For the longest time, people believed that the world’s largest lizard, the Komodo dragon, killed its prey with a dirty mouth. Strands of rotting flesh trapped in its teeth harbour thriving colonies of bacteria and when the dragon bites an animal, these microbes flood into the wound and eventually cause blood poisoning.
But that theory was contested in 2005 when Bryan Fry from the University of Melbourne discovered that a close relative, the lace monitor, has venom glands in its mouth. The discovery made Fry suspect that Komodo dragons also poison their prey and he has just confirmed that in a whirlwind of a paper, which details the dragon’s “sophisticated combined-arsenal killing apparatus”.
By putting a virtual dragon skull through a digital crash-test, Fry showed that its bite is relatively weak for a predator of its size – instead it’s adapted to resist strong pulling forces. This is a hunter built to inflict massive wounds through a “grip and rip” style that involves biting lightly but tearing ferociously.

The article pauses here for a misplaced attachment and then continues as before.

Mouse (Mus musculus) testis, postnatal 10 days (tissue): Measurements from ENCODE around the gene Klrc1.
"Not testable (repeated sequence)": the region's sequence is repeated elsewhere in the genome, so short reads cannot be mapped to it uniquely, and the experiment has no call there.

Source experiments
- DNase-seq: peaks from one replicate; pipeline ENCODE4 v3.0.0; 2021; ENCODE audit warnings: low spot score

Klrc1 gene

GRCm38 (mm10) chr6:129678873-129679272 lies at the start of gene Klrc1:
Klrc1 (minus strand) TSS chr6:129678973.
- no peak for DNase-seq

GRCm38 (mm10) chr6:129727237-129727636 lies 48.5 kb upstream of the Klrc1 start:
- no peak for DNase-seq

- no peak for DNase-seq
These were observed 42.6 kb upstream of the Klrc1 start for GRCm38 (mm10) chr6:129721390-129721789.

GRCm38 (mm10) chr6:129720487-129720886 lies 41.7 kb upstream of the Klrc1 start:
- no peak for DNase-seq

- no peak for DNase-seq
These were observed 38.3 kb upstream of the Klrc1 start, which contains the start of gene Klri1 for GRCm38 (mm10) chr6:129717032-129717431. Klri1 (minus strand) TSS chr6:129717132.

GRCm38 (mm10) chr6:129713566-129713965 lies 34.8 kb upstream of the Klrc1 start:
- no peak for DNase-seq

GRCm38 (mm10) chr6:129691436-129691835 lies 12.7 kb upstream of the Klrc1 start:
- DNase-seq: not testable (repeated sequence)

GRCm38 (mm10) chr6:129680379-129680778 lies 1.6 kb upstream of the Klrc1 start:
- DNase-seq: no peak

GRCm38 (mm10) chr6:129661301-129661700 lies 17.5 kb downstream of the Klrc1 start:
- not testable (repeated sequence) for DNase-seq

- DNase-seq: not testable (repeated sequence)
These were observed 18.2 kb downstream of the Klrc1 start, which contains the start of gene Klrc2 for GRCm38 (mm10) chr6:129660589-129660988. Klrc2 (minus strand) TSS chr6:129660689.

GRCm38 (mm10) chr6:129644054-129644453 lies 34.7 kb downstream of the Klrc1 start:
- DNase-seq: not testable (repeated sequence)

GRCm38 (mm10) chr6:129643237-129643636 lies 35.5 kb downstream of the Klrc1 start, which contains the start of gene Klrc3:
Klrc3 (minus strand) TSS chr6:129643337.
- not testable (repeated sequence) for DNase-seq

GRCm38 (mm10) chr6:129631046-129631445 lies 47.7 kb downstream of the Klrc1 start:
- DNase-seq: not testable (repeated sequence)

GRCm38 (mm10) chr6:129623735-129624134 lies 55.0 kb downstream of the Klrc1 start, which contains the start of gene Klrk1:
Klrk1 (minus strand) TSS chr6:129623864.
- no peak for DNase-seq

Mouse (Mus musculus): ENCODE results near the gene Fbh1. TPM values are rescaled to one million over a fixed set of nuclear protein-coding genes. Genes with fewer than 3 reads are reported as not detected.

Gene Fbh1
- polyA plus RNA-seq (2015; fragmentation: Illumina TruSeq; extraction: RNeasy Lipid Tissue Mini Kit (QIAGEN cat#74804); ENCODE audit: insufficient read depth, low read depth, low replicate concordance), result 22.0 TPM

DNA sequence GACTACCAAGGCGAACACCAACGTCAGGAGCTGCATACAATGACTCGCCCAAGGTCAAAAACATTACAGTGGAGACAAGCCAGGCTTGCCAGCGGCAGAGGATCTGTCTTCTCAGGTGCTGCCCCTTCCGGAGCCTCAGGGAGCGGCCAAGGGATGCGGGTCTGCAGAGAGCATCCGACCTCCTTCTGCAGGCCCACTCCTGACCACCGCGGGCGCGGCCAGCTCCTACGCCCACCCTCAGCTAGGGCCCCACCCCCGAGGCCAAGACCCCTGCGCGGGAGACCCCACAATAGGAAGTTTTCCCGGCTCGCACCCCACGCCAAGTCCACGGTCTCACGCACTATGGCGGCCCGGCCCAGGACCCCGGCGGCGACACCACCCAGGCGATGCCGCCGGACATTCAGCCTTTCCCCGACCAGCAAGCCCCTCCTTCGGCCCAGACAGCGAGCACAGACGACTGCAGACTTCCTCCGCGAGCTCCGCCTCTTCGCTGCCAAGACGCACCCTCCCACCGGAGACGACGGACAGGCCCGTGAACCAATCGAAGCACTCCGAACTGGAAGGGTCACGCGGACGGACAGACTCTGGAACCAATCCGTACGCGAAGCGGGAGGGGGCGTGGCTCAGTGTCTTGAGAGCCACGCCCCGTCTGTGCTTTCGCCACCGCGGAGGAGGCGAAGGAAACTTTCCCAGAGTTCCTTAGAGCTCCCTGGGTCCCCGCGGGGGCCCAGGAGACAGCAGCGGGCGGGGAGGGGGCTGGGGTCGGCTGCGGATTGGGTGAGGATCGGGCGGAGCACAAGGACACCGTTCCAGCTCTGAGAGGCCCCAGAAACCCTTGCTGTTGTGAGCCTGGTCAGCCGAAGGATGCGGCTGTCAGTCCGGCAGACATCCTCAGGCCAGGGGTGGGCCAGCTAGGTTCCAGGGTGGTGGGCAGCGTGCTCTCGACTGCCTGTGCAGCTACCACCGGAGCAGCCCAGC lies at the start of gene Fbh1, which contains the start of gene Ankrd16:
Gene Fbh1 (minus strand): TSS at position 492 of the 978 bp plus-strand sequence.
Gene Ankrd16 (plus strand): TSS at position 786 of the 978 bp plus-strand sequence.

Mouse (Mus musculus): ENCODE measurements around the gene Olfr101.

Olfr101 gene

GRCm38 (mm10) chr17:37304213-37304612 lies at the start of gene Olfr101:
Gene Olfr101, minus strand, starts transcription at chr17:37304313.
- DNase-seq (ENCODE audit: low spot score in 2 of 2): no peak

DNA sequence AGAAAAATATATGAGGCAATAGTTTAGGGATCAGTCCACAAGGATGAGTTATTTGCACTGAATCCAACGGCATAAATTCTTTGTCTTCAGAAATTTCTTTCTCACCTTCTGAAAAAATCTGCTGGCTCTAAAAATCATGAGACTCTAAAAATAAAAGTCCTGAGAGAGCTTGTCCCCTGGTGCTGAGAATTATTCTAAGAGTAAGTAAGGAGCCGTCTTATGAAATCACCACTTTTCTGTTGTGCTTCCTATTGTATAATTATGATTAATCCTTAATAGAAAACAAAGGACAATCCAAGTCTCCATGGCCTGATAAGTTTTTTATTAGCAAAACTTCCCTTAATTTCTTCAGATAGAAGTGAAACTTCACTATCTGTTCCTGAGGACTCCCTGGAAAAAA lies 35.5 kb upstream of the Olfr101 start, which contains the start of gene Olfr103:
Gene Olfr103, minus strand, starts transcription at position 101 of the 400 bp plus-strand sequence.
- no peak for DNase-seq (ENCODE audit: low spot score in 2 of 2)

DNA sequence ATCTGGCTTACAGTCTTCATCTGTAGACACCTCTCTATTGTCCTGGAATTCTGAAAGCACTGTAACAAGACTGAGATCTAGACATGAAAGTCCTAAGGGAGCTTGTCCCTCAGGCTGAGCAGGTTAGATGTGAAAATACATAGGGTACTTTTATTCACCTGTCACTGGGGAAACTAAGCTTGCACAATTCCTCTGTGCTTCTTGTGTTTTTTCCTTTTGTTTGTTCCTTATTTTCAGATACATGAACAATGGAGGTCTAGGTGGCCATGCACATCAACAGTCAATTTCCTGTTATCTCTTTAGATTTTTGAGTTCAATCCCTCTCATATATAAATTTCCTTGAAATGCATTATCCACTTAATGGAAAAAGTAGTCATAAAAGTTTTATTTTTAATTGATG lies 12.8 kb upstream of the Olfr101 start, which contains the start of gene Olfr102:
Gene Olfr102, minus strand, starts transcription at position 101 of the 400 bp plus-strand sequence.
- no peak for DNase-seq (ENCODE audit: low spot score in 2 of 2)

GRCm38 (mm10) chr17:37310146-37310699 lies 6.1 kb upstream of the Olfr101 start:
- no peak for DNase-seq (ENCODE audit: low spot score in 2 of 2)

The wounds provide a large open area for the dragon to inject its venom and Fry unquestionably showed that the dragons poison their prey. By placing the head of a terminally ill dragon in an MRI scanner, he managed to isolate the venom glands, which turn out to be more structurally complex than those of any other snake or lizard. He even managed to analyse a sample of venom, which is loaded with toxins that prevent blood from clotting and induce shock.
And as the icing on the cake, Fry concluded that Varanus prisca, a extinct close relative of the Komodo dragon probably also had venom glands. Also known as Megalania, V.prisca was three times the size of the Komodo dragon, making it (to our knowledge) the largest venomous animal to have ever lived.